For me, that’s two things that were so important. All the rest it mattered, but not as much as this and for those feelings I never had any question in my mind that I had to do this. It was a historical event and I had to tell the story, I had to help them tell their story, because I knew, I could see there was not a lot of press people there, not at all times. But I knew that just in watching the news every day, that had it been left at that a lot of people would never know what it was really like in there and what really happened, because the only way to know is if you were there.
If you weren’t there, you didn’t know what was happening, and I mean behind the razor wire. So I’m very happy I did it, but it was very hard, terrible conditions to work in, sleeping outside on garbage bags and at night it was cold. Didn’t have very much clothes and it was awful constantly worrying I would get shot at. Are they going to gas us? Who are they going to take out? You know, when they beat up on one of the Warriors you wondered is that the way they’re going to drag them out.
It was very scary especially at night because it was pitch dark. There was no lights at all, you had a flashlight if you were lucky and that’s all. So every noise, every move, you know, you watch and you had to always be alert. So I didn’t sleep very much, you know you’d sleep half an hour and there would be a yell and right away I was on my feet, slept with my boots and all my clothes that I had to be warm and that’s the way it was.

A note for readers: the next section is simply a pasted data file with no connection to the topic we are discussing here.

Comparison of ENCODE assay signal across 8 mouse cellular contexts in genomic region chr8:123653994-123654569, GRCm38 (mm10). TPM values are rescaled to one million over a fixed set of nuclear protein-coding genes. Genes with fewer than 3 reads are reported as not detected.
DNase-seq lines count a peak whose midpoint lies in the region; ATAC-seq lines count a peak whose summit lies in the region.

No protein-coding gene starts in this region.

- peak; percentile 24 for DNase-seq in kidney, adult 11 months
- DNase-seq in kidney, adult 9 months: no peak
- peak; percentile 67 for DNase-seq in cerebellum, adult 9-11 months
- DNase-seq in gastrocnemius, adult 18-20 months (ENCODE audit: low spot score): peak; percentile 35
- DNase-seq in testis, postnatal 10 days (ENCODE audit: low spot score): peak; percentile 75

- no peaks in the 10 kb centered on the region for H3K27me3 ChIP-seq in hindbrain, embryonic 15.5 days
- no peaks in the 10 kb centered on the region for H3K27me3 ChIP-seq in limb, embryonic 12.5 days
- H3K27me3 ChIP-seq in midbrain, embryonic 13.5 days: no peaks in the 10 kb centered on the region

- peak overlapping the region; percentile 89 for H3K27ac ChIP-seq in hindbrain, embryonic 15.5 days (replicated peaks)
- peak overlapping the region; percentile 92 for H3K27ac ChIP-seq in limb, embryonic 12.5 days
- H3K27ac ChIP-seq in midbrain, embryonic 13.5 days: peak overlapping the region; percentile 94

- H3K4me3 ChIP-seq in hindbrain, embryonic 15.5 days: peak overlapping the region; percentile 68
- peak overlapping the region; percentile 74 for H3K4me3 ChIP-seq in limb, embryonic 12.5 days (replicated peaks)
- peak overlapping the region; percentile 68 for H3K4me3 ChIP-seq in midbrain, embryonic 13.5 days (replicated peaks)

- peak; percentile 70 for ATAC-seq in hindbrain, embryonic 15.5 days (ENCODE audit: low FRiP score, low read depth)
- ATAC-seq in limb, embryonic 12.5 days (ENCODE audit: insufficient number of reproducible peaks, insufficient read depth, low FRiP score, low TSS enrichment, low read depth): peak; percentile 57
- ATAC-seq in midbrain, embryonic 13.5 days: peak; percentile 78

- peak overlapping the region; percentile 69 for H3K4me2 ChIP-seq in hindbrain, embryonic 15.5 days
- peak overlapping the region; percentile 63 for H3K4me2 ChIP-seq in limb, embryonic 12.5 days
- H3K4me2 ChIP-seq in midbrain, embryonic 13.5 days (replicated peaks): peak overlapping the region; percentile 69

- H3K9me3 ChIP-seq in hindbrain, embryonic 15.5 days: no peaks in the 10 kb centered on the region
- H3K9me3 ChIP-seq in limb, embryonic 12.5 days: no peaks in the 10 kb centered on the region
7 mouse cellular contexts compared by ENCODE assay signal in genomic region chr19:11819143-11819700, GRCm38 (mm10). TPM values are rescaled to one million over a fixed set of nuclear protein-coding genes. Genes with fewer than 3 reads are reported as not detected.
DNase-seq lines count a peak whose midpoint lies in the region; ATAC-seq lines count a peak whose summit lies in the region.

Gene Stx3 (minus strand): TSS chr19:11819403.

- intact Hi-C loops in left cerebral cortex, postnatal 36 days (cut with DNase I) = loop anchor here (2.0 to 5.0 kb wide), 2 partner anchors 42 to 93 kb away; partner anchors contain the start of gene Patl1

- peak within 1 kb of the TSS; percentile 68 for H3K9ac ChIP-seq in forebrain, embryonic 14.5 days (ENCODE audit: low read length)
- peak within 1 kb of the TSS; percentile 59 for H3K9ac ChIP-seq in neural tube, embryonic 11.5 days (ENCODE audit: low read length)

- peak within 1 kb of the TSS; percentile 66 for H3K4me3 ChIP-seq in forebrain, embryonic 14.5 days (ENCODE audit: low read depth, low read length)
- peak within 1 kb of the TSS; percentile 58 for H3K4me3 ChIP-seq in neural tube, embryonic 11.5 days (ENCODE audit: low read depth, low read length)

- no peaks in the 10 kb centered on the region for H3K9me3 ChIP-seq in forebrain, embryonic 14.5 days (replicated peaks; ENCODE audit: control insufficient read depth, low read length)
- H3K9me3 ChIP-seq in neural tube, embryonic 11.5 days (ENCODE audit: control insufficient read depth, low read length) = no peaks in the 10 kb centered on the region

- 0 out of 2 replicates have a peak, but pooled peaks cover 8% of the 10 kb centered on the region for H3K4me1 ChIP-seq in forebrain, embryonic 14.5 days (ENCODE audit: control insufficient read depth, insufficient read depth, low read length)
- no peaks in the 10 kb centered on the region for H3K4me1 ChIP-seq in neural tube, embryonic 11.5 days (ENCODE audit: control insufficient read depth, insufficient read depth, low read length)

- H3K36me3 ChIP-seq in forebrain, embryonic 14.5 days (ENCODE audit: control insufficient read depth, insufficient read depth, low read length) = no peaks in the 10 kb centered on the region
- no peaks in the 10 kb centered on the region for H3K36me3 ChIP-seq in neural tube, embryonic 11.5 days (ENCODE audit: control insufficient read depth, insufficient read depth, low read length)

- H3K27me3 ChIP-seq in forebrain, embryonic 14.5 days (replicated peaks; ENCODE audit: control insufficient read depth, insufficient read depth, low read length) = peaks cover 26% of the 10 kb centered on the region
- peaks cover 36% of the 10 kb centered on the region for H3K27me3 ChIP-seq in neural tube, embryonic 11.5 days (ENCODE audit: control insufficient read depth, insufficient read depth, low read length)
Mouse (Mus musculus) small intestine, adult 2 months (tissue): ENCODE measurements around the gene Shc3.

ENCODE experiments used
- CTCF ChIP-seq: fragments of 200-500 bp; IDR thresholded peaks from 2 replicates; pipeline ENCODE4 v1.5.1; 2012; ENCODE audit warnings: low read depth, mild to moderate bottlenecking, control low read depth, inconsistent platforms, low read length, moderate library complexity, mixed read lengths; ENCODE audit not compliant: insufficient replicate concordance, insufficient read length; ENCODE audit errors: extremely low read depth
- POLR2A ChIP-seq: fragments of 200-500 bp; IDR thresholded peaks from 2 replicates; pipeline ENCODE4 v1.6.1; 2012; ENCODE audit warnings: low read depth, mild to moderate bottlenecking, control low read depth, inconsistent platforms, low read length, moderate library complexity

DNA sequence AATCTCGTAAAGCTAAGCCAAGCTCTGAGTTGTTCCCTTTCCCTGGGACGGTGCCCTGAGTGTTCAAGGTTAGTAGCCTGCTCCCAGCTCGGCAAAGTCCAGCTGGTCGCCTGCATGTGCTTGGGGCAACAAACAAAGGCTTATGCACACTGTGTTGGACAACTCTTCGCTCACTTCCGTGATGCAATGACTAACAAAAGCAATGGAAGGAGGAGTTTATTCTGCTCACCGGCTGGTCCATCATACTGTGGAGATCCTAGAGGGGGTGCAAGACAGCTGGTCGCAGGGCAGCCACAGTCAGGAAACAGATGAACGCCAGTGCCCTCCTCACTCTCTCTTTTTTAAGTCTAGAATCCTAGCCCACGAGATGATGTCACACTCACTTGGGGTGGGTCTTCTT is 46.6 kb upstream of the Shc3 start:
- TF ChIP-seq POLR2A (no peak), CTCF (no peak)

Now do you have a film in progress? Yes, I am working on a series of short films with the material that I have from there. So I’m making a short film with different people.
The Nation: Is there anything else you would like to say in this interview? I don’t know, I think what I might like to say is that I find that the most difficult thing was after it was over, you could feel very strongly in Quebec—and it’s transpired in the rest of the country—an awful lot more racism and for me it’s like a scale. Lots of racism but at the same time also lots more friends. Another side of the scale is that a lot more people would like to see justice done to these questions about the people of the country, people of First Nations. They’d like to see once and for all the governments to sit down and really negotiate with the people.
You hear a lot of leaders say the attitude of the government has slightly changed towards them. Obviously, the government doesn’t want to see another type of thing like that again.